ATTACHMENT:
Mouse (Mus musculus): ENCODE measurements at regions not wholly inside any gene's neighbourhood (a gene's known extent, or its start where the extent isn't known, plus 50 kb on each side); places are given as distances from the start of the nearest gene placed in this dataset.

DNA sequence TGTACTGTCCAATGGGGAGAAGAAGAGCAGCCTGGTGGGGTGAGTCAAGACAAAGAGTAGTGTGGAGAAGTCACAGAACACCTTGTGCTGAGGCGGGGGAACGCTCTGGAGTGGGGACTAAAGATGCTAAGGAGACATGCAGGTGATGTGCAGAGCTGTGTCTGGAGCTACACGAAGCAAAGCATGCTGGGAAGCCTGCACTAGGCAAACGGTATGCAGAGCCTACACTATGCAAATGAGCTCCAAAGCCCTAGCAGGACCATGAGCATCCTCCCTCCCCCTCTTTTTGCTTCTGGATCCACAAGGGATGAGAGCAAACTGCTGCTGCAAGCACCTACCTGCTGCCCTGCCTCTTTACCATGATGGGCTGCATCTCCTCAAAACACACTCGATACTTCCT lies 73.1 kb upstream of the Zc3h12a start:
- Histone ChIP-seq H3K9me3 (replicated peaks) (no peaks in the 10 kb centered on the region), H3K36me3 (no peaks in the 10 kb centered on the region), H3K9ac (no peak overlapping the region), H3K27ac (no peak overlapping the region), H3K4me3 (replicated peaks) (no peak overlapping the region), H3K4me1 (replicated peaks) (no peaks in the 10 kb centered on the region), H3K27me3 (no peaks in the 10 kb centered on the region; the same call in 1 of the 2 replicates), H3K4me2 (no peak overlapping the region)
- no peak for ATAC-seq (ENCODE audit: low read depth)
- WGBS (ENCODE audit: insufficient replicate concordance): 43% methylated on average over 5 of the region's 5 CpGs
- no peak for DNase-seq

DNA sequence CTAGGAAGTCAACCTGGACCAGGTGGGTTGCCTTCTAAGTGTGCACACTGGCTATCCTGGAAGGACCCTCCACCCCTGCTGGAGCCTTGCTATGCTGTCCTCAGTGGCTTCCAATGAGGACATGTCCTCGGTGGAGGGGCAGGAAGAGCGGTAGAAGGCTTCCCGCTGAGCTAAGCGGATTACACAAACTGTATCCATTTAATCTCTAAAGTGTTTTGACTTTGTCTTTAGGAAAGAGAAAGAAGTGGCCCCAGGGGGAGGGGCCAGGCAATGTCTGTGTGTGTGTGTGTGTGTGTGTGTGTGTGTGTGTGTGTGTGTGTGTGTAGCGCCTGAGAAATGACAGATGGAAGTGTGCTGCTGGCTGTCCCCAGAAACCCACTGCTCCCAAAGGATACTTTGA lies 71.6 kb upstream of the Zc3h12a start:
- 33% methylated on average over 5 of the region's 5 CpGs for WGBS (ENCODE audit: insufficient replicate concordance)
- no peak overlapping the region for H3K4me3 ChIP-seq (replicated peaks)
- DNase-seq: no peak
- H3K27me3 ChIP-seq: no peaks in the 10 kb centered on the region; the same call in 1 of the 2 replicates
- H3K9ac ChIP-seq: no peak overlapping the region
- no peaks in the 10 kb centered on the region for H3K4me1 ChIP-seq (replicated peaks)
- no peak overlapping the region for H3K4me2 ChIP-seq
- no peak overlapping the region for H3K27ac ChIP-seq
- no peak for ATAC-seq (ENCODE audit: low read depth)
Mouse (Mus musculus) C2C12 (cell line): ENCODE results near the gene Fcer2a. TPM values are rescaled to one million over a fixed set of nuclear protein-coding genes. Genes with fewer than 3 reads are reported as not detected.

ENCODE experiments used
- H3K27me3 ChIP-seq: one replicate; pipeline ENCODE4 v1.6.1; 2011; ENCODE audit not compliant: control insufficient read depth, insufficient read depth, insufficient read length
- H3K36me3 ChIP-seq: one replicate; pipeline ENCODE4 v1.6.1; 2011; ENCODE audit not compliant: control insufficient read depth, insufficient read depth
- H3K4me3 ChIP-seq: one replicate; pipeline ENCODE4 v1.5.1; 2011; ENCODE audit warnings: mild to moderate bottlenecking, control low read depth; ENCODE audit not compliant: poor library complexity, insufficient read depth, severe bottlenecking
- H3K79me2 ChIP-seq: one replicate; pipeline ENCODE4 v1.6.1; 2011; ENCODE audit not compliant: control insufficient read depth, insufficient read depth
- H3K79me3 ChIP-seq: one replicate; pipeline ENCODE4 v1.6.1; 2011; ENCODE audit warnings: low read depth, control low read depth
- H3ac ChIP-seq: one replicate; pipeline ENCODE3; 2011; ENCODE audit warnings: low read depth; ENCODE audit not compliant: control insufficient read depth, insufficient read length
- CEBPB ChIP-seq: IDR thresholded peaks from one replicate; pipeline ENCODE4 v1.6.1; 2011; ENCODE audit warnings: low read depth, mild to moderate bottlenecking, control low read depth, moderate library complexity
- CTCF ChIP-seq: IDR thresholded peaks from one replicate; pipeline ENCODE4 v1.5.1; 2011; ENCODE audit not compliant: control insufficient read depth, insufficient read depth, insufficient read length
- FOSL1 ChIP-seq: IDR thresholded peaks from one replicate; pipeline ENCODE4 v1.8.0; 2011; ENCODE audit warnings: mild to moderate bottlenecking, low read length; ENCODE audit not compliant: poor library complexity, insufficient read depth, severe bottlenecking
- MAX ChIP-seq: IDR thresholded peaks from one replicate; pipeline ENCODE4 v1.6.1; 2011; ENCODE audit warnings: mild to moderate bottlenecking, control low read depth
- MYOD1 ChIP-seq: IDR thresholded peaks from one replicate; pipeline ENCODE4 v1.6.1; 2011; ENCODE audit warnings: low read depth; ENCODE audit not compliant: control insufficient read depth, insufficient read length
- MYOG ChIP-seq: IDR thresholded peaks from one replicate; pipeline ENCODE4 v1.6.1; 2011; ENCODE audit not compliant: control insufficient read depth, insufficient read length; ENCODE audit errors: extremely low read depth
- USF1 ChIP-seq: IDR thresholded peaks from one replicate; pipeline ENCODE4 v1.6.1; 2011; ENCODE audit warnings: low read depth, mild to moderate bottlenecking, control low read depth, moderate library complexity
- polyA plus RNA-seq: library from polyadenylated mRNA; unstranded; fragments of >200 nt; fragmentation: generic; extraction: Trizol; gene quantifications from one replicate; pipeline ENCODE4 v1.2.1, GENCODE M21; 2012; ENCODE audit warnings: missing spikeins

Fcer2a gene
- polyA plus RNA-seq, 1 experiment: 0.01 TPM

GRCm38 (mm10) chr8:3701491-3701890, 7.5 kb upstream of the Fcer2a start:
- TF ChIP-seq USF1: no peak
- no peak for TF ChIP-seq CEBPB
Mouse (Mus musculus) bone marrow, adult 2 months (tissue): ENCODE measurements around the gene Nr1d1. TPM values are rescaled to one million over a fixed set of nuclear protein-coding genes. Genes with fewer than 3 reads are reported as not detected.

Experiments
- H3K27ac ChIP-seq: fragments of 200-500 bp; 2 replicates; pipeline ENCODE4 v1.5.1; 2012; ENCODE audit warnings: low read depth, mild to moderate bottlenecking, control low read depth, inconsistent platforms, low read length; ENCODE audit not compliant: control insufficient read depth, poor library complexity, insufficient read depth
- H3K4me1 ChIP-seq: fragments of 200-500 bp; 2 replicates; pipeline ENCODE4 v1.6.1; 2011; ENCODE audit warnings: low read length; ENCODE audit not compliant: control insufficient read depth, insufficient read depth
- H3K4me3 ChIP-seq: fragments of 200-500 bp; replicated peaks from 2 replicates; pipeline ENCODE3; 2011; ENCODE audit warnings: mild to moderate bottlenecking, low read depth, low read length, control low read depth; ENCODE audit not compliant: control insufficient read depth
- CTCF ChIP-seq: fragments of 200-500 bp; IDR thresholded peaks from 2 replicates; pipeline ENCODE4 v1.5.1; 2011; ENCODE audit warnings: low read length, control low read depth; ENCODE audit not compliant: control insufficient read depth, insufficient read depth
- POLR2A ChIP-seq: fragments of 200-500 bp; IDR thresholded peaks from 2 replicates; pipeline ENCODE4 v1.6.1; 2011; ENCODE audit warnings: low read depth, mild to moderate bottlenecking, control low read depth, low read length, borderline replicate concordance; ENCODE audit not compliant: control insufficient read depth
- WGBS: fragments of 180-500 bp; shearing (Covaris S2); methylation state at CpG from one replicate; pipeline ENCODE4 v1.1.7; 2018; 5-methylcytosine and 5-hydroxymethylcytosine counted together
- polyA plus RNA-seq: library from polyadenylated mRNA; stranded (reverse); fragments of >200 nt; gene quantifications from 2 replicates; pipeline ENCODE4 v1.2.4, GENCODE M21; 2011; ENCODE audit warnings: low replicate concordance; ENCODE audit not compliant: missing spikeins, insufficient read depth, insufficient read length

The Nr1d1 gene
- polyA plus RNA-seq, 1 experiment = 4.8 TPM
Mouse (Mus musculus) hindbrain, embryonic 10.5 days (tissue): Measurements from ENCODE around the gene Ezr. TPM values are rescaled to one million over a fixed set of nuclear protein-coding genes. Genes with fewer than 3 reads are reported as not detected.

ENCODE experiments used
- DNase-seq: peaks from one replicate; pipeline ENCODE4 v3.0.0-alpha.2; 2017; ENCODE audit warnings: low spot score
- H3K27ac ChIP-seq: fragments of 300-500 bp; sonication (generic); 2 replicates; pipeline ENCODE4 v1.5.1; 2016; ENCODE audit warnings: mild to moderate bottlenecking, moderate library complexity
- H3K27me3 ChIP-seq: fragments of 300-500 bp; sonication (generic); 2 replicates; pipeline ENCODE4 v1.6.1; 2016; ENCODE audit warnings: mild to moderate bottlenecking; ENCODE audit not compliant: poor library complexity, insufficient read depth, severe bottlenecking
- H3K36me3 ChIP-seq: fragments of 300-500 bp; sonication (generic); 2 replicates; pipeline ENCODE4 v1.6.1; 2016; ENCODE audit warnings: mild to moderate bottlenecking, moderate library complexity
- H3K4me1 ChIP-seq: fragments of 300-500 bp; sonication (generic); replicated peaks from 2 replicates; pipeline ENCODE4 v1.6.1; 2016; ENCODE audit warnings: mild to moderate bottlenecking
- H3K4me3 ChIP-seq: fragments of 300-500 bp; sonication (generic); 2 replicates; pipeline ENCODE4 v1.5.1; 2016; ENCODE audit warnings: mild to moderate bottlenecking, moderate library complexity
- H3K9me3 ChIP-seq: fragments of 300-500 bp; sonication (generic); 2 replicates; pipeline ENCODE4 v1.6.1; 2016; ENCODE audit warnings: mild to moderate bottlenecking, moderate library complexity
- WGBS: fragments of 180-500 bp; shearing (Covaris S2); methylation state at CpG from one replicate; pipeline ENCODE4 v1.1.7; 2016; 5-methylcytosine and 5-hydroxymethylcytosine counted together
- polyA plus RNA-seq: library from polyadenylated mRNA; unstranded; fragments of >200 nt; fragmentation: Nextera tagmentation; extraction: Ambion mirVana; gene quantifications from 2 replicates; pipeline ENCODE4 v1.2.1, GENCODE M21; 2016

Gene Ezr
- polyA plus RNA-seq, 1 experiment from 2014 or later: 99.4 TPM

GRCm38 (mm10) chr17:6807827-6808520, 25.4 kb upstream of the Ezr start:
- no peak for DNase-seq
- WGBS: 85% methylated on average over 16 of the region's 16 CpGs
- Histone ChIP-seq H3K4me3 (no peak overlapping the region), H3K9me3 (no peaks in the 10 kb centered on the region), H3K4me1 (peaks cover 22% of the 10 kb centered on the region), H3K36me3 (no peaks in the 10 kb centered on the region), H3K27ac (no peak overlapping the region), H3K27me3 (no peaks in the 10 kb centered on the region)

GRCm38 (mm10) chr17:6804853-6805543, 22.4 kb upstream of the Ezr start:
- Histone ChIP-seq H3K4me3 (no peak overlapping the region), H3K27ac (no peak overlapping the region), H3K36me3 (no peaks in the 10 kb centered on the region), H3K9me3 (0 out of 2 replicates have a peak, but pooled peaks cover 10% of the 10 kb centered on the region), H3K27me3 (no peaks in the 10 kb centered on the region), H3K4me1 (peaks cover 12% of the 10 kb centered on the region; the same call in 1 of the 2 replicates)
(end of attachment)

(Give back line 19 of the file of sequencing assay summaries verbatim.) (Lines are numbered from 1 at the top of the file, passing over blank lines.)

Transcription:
- H3K27me3 ChIP-seq: one replicate; pipeline ENCODE4 v1.6.1; 2011; ENCODE audit not compliant: control insufficient read depth, insufficient read depth, insufficient read length